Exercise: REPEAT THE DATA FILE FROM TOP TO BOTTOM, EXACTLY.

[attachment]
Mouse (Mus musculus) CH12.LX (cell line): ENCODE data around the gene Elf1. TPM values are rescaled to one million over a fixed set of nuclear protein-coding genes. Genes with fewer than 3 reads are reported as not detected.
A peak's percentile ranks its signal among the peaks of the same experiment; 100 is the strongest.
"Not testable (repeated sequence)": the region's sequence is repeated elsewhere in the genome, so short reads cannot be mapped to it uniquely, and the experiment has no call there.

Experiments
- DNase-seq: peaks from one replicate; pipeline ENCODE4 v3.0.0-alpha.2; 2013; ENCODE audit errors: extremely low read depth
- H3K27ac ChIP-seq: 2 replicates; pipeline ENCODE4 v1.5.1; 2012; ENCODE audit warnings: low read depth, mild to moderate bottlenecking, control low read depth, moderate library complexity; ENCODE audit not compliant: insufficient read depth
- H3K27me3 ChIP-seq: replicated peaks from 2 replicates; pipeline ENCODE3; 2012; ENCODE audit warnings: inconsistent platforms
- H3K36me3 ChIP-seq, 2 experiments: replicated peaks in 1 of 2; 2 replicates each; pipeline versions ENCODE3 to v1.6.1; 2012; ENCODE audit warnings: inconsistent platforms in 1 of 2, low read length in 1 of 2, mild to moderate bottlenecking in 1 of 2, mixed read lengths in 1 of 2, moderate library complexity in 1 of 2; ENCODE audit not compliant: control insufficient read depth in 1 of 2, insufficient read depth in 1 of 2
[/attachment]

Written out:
Mouse (Mus musculus) CH12.LX (cell line): ENCODE data around the gene Elf1. TPM values are rescaled to one million over a fixed set of nuclear protein-coding genes. Genes with fewer than 3 reads are reported as not detected.
A peak's percentile ranks its signal among the peaks of the same experiment; 100 is the strongest.
"Not testable (repeated sequence)": the region's sequence is repeated elsewhere in the genome, so short reads cannot be mapped to it uniquely, and the experiment has no call there.

Experiments
- DNase-seq: peaks from one replicate; pipeline ENCODE4 v3.0.0-alpha.2; 2013; ENCODE audit errors: extremely low read depth
- H3K27ac ChIP-seq: 2 replicates; pipeline ENCODE4 v1.5.1; 2012; ENCODE audit warnings: low read depth, mild to moderate bottlenecking, control low read depth, moderate library complexity; ENCODE audit not compliant: insufficient read depth
- H3K27me3 ChIP-seq: replicated peaks from 2 replicates; pipeline ENCODE3; 2012; ENCODE audit warnings: inconsistent platforms
- H3K36me3 ChIP-seq, 2 experiments: replicated peaks in 1 of 2; 2 replicates each; pipeline versions ENCODE3 to v1.6.1; 2012; ENCODE audit warnings: inconsistent platforms in 1 of 2, low read length in 1 of 2, mild to moderate bottlenecking in 1 of 2, mixed read lengths in 1 of 2, moderate library complexity in 1 of 2; ENCODE audit not compliant: control insufficient read depth in 1 of 2, insufficient read depth in 1 of 2